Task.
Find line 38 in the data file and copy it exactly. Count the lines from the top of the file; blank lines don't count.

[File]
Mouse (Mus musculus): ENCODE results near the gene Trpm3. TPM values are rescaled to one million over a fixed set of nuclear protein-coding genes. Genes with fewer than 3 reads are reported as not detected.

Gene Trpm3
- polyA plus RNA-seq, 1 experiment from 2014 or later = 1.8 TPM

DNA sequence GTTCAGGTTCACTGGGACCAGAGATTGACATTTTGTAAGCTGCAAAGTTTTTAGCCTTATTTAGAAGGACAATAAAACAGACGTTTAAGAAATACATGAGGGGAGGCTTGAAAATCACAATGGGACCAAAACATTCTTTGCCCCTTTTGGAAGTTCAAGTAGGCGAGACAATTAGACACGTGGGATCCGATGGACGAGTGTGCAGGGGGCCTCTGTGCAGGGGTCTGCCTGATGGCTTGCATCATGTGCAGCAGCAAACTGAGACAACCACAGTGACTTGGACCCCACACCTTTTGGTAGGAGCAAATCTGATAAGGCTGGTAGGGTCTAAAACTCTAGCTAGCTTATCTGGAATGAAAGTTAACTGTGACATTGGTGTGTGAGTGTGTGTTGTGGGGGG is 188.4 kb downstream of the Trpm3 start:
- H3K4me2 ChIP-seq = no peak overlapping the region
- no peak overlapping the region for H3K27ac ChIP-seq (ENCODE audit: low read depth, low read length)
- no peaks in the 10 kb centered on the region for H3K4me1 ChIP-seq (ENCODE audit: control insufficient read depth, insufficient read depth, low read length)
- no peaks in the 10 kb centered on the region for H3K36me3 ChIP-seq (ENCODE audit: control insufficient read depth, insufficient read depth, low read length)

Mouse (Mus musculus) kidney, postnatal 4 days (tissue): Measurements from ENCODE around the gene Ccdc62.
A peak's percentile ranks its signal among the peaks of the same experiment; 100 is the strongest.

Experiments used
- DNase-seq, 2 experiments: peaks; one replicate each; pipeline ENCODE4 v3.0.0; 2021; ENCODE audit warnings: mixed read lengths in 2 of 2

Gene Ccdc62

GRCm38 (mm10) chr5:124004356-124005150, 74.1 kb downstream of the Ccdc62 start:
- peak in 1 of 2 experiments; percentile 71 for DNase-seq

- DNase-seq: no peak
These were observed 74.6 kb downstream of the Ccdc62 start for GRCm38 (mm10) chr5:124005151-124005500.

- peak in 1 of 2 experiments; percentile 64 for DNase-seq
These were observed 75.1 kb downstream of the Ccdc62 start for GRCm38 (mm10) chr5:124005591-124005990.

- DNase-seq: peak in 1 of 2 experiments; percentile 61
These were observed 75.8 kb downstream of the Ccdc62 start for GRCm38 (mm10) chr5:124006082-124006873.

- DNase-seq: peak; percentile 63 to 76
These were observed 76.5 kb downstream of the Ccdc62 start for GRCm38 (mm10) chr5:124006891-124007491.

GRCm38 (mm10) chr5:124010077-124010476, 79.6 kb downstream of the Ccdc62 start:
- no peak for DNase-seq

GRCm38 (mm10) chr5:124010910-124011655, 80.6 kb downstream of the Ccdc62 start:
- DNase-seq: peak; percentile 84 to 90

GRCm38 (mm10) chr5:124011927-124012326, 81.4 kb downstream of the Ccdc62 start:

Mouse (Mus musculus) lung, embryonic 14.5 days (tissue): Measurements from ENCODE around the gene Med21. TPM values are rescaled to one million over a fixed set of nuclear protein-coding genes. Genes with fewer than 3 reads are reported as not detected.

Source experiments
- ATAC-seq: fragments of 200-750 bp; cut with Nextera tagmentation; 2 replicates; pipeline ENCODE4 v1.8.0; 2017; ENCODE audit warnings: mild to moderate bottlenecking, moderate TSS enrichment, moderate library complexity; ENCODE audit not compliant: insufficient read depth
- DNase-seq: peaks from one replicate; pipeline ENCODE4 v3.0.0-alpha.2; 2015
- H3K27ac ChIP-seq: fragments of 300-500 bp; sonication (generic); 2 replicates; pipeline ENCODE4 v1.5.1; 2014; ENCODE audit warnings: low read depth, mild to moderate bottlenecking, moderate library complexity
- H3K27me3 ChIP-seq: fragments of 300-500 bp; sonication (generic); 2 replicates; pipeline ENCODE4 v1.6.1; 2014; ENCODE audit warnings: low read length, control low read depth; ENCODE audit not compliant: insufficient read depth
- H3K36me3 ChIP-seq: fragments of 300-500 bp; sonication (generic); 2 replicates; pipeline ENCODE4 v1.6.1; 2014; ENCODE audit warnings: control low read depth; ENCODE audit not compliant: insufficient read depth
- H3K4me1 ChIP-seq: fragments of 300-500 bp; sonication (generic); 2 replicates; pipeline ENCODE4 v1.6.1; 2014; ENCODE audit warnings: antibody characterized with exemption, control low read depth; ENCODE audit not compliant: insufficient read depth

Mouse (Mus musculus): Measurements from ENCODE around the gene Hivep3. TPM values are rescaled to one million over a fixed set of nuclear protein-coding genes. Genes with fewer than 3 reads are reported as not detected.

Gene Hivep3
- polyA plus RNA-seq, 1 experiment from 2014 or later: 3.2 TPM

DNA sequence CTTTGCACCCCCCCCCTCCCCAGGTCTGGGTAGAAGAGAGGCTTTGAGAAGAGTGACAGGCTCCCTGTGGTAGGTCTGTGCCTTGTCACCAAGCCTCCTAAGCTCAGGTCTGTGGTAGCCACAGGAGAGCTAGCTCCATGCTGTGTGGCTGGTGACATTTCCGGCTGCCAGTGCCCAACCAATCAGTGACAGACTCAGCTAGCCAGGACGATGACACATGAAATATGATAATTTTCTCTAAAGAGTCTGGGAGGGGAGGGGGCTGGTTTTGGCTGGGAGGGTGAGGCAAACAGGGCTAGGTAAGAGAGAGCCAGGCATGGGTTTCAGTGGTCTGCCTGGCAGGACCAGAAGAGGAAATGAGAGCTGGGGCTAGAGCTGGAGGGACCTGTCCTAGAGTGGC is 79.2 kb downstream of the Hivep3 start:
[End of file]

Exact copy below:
Gene Hivep3